Hence if populism simply means some candidates proposing popular policies, with others arguing against them, this can hardly, in itself, be a bad thing? Debate about policies is surely important, as is a wider engagement in the political process, since the outcomes of elections do matter so much to many of us. Jeremy Corbyn has ploughed a lonely furrow in recent months arguing in favour of refugees displaced around the Middle East and Europe, even visiting the camps in Calais and Dunkirk – and being mocked in the press and by other politicians, including the Prime Minister, for doing so.

There is an additional element, however. Even if Trump and Sanders become the party candidates in November, only one will win, and even if they win, there is the likelihood they could not enact all the populist policies they wish because of the role Congress plays in decisionmaking in the US – current president Obama has repeatedly be blocked in attempts to take action by a Congress dominated by Republicans. The Labour Party in the UK is widely expected to perform miserably at the next General Election, meaning that for all the time spent developing interesting policy debate, there may really be little actual impact on policies, which will be conceived by and put into place by Labour’s opponents, the Conservative Party.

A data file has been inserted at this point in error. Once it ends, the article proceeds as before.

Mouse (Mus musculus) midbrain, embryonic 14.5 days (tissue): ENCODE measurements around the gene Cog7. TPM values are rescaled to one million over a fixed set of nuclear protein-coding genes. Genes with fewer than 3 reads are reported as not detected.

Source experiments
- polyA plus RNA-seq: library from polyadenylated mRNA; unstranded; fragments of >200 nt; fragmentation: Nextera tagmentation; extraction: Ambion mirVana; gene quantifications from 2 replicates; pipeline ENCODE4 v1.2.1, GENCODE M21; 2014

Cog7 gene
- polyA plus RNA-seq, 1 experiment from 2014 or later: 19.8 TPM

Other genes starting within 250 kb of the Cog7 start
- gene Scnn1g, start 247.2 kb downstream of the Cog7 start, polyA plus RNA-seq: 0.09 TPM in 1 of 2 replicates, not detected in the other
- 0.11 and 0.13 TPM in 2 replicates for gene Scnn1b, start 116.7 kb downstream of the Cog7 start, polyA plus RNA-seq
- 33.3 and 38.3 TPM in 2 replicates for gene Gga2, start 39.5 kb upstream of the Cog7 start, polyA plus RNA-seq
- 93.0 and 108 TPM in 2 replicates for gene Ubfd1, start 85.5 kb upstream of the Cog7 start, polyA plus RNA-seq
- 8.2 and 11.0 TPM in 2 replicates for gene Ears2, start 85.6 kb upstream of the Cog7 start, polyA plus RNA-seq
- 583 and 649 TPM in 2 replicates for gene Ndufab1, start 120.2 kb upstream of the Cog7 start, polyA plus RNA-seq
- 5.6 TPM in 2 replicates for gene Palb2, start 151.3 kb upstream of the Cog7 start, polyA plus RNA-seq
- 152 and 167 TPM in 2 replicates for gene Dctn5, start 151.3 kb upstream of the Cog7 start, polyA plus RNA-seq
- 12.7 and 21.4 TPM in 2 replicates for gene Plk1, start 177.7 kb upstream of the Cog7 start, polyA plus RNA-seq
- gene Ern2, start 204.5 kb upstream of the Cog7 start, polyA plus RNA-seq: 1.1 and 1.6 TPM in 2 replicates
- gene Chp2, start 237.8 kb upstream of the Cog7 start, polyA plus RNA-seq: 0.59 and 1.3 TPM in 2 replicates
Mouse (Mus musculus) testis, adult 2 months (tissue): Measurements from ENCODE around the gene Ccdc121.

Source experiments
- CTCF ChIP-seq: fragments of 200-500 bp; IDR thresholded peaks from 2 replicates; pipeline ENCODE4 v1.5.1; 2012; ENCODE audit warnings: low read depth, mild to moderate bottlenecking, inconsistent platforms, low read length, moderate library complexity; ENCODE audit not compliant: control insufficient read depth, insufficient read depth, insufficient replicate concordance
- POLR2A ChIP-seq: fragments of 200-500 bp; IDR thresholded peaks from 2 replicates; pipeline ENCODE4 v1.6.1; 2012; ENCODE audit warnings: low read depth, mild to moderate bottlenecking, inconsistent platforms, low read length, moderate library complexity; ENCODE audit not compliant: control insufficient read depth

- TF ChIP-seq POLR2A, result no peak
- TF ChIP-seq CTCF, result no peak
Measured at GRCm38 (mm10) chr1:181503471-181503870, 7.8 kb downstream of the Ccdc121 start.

The big question, as it is often put, is whether politicians should follow their “principles” given that those principles risk making them “unelectable”. If unelectable, then the policies in question will never be put into practice, it is argued, and hence to a large extent any ensuing debate is pointless.

Regardless, these are interesting times when it comes to political events, and given that so much of politics is policies, and so many policies are economic in nature, there’s never been a better time to be studying economics!

Further Reflections on the Autumn Statement

Here’s an blog post at a blog I regularly read: “So what has happened to the long-term plan, George?” It’s another set of reflections on last week’s Autumn Statement, adding in the current fiasco surrounding the Labour Party.
The Chancellor put off cutting the deficit based on a better than expected forecast of government revenues at last week’s Autumn Statement.
That decision probably won’t have great consequences – although it does raise questions of consistency, since as the blog article points out, the Prime Minister and Chancellor have long made the point that Labour didn’t “fix the roof while the sun was shining” back before the financial crisis.